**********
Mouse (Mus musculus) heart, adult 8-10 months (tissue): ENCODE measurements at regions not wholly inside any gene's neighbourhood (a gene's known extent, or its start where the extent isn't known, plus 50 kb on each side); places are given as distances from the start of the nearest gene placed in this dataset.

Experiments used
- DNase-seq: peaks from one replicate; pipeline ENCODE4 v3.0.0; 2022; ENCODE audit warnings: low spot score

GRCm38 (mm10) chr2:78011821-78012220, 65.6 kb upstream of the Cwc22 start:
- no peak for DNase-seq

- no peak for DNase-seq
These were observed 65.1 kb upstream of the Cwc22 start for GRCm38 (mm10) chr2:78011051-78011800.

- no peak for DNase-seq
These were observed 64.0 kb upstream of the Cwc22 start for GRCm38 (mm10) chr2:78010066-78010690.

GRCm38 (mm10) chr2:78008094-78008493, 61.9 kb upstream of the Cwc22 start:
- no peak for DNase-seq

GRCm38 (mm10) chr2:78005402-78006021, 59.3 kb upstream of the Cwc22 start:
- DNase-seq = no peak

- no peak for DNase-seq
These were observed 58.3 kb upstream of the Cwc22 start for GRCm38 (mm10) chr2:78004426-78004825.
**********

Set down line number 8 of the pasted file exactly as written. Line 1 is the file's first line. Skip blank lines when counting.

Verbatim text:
- no peak for DNase-seq